His funeral was held on November 18, 1884 at Grace Methodist Episcopal Church. Every Newport officer and officers from Cincinnati and Covington were in attendance. Pallbearers included Newport Patrolmen Adolph Hanselman and Steve Solar, Covington Patrolmen Mike Bolen and George Cutler, and GAR representatives Al Breith, L. Brandts, C. Rudemacher, and George Metzel. Patrolman Edgar was buried in the Section 15, Soldier’s Row 1 of Evergreen Cemetery.
The Newport City buildings were draped in black for 30 days. An effort was started already on the 17th to raise sufficient funds to purchase a home for Mrs. Edgar and her children. They were otherwise destitute. By the end of the month, Newport citizens had raised over $1,000 for them.
With almost no clues as to the identities of the burglars, law enforcement on both sides of the Ohio River rounded up the usual suspects. William Gates, Charles Flannelly, John Davies, William Elliot, and Lon Emmerson were arrested in Cincinnati and taken to the Hammond Street Stationhouse. But all had alibies. Several were picked up in Covington and Newport, but none seemed to be involved. That night, the Newport City Council passed a resolution offering $300 reward for the apprehension and conviction of the killer.
A couple of days after the murder, William “Billy” Nugent, a thief known throughout the country, handed a revolver to a barkeeper at an Indianapolis saloon and asked him to hold it for him saying, “I killed a cop in Newport, Kentucky with it, and saved my own life.” A few days later, he retrieved the weapon, went to Huntington in northern Indiana, and robbed the Post Office there. He was caught by a Marshal in Huntington and fled south with officers in pursuit. During an ensuing firefight in Kentucky, he killed a Kentucky officer, but the Marshal killed him. No evidence was garnered to otherwise implicate Nugent’s in Patrolman Edgar’s murder.
By January 1885, there was still no solution to the case and the Newport City Council raised the reward to $1000. On Decoration Day, May 31, 1885, a very large crowd came to the cemetery to decorate Patrolman Edgar’s grave.
There was no forthcoming information and the case went cold. On July 14, 1886, a William Brannan called the Chief of Police to his bedside at St. Elizabeth Hospital where he was being treated for a failed suicide attempt. A known Newport thief, Brannan admitted to a number of crimes. He also advised of his associations and crimes committed with master thieves “Whitey” Sellman, “Dutchy” Edenberg, Billy Dreer, and another whose name he could not remember. He then advised that while in Cincinnati on November 15, 1884, he happened to meet three men in Cincinnati that discussed with him their involvement in the grocery store burglary and Patrolman Edgar’s murder. They were “Red” Jenkins, “Dutchy” Edenberg, and “Whitey” Sellman. The knowledge of this secret had been so great a burden, he said, that he confessed it to Rev. Father McNerney and then went out to hang himself. By 1886, Sellman was already dead in New Orleans. Little was known about Jenkins. Edenberg was one of the best-known thieves and cutthroats in the country. Regardless, no evidence was ever obtained to support Brannan’s story.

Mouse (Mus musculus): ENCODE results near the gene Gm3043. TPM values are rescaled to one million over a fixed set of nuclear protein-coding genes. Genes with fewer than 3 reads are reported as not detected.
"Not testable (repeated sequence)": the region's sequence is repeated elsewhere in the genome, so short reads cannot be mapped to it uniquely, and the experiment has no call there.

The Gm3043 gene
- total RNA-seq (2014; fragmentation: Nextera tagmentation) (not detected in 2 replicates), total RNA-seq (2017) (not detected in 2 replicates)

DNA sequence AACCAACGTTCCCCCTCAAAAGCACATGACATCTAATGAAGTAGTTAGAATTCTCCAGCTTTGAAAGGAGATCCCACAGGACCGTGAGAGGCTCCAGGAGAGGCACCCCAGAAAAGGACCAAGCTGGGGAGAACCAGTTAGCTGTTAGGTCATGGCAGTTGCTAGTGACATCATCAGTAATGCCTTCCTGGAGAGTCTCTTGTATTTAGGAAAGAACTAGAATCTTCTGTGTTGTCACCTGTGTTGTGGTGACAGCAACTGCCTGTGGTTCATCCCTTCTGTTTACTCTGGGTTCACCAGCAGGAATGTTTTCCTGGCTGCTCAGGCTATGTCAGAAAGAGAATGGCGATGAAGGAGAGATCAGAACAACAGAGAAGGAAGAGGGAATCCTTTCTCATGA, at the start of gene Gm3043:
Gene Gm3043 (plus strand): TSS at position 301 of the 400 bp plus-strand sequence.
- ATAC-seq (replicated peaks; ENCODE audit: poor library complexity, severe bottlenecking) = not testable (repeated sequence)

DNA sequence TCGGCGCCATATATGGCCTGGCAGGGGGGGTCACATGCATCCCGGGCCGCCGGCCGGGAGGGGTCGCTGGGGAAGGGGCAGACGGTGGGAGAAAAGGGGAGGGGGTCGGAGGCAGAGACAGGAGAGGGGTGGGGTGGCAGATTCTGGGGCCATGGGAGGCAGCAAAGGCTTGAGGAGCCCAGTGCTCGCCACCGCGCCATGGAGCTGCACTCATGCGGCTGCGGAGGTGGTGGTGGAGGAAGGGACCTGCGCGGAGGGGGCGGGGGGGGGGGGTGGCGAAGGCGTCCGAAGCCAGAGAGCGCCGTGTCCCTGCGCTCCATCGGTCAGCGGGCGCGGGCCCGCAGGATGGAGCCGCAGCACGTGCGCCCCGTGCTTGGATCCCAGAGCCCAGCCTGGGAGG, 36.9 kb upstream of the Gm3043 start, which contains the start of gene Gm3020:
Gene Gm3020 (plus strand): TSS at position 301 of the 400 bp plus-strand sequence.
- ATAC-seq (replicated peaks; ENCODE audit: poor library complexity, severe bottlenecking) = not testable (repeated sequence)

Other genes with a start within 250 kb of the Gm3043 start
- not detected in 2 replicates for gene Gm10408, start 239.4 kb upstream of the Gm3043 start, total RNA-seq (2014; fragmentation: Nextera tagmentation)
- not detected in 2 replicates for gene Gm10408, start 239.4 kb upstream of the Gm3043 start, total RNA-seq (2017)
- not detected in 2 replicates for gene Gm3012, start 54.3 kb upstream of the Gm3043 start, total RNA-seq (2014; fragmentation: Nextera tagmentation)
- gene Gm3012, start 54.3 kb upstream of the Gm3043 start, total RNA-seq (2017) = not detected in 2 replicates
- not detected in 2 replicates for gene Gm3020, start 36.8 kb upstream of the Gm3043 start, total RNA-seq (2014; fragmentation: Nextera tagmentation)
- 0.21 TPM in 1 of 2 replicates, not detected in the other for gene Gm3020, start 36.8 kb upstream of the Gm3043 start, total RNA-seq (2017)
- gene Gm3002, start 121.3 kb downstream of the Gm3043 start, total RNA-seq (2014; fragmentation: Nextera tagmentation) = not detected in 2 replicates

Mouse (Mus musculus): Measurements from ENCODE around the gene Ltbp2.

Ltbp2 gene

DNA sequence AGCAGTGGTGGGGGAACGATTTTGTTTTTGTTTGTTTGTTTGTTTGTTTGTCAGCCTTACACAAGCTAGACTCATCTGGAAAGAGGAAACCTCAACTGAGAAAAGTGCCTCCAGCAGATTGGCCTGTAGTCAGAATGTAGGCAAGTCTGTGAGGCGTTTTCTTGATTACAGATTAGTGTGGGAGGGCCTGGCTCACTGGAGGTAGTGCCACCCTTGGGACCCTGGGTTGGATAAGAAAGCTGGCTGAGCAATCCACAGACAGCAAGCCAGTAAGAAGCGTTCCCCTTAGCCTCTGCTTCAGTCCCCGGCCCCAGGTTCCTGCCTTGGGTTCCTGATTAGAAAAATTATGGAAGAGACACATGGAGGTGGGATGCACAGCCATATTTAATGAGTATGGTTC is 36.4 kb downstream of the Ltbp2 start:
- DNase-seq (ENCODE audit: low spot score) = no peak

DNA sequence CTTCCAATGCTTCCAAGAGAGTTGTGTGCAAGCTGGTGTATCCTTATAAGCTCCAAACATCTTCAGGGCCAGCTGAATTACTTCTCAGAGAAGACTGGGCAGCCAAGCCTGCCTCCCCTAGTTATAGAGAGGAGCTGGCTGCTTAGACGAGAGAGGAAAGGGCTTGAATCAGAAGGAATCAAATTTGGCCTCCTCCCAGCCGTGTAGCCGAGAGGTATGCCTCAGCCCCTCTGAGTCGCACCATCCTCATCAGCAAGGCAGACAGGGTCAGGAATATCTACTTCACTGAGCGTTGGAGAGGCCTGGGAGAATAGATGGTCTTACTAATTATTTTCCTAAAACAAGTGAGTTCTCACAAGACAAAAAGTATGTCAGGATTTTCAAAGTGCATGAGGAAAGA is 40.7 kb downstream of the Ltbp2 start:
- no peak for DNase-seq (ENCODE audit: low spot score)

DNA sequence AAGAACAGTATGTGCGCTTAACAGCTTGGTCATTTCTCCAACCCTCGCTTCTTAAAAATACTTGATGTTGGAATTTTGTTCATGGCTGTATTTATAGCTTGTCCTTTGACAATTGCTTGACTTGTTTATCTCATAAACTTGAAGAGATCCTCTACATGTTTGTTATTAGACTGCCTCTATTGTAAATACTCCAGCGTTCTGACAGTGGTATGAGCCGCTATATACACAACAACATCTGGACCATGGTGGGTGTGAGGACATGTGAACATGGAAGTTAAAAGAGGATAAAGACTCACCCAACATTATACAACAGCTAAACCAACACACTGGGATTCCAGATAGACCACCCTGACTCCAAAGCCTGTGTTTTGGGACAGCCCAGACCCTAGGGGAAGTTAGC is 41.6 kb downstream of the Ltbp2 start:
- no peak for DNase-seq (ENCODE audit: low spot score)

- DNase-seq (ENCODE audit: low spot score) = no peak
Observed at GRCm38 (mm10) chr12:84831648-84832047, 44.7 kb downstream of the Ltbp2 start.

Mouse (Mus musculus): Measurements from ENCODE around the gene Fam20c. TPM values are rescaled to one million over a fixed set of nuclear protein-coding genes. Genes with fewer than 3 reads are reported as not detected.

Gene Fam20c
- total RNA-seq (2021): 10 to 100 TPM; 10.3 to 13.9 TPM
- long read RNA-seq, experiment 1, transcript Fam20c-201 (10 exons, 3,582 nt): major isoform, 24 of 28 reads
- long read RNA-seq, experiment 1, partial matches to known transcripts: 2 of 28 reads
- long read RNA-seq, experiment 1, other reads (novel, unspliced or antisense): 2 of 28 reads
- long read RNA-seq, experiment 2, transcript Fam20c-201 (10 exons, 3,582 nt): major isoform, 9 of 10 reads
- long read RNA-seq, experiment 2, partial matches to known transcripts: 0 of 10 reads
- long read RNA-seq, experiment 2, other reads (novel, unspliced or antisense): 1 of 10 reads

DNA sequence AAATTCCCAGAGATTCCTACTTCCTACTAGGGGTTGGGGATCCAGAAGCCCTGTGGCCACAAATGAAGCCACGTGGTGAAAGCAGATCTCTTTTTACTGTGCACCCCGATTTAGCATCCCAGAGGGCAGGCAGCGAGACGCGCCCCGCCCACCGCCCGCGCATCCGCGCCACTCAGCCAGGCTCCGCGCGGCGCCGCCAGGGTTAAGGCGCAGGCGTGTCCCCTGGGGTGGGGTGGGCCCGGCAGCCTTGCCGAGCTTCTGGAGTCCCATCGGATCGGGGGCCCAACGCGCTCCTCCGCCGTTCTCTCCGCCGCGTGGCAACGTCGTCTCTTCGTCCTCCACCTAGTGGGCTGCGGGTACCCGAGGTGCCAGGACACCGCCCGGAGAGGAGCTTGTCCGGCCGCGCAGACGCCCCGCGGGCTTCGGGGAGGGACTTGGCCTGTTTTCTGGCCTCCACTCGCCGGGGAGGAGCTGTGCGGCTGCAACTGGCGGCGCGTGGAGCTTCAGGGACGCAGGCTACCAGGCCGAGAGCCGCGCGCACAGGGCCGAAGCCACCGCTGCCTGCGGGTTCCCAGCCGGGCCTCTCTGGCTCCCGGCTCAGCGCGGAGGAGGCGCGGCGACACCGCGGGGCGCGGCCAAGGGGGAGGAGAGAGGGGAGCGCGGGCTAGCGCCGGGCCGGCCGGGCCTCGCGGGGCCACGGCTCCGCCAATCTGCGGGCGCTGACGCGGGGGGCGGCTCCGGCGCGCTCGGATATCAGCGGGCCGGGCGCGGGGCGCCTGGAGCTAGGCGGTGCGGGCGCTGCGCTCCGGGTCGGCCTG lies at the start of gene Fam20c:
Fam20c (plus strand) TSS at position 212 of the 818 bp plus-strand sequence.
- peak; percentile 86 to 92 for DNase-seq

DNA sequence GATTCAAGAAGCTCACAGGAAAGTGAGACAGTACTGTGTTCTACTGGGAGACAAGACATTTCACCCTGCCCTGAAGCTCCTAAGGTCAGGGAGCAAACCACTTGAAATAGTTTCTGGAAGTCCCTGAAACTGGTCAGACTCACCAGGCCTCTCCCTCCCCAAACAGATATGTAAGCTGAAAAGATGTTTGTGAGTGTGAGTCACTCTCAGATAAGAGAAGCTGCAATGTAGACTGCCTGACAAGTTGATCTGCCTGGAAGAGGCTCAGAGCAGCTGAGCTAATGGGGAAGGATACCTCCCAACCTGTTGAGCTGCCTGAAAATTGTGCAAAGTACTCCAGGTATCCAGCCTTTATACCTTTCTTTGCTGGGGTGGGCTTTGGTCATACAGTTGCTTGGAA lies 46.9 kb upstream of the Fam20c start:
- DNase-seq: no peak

The case was never solved. Chief Lock went to his death certain that Nugent was the killer.
If you know of any information, artifacts, archives, or images regarding this officer or incident, please contact the Greater Cincinnati Police Museum at Memorial@Police-Museum.org.
This narrative was revised November 22, 2018 by Cincinnati Police Lieutenant Stephen R. Kramer (Retired), Greater Cincinnati Police Historical Society Vice President, with research assistance and information provided by Cincinnati Homicide Detective Edward Zieverink (Retired), Greater Cincinnati Police Museum Historian, and Susan Edgar Major, Patrolman Edgar’s great granddaughter. All rights are reserved to them and the Greater Cincinnati Police Museum.